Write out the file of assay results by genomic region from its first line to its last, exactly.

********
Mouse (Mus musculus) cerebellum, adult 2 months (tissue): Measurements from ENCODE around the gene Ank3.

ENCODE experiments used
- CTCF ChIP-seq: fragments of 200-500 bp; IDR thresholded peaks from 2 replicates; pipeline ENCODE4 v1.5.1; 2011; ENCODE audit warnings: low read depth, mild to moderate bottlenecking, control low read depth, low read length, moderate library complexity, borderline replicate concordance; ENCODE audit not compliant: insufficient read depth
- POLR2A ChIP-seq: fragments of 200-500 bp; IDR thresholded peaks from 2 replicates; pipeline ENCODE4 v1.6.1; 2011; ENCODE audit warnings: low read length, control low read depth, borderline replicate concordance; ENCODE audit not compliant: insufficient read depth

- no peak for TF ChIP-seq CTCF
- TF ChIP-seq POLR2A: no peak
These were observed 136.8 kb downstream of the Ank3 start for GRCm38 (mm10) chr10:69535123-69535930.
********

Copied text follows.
Mouse (Mus musculus) cerebellum, adult 2 months (tissue): Measurements from ENCODE around the gene Ank3.

ENCODE experiments used
- CTCF ChIP-seq: fragments of 200-500 bp; IDR thresholded peaks from 2 replicates; pipeline ENCODE4 v1.5.1; 2011; ENCODE audit warnings: low read depth, mild to moderate bottlenecking, control low read depth, low read length, moderate library complexity, borderline replicate concordance; ENCODE audit not compliant: insufficient read depth
- POLR2A ChIP-seq: fragments of 200-500 bp; IDR thresholded peaks from 2 replicates; pipeline ENCODE4 v1.6.1; 2011; ENCODE audit warnings: low read length, control low read depth, borderline replicate concordance; ENCODE audit not compliant: insufficient read depth

- no peak for TF ChIP-seq CTCF
- TF ChIP-seq POLR2A: no peak
These were observed 136.8 kb downstream of the Ank3 start for GRCm38 (mm10) chr10:69535123-69535930.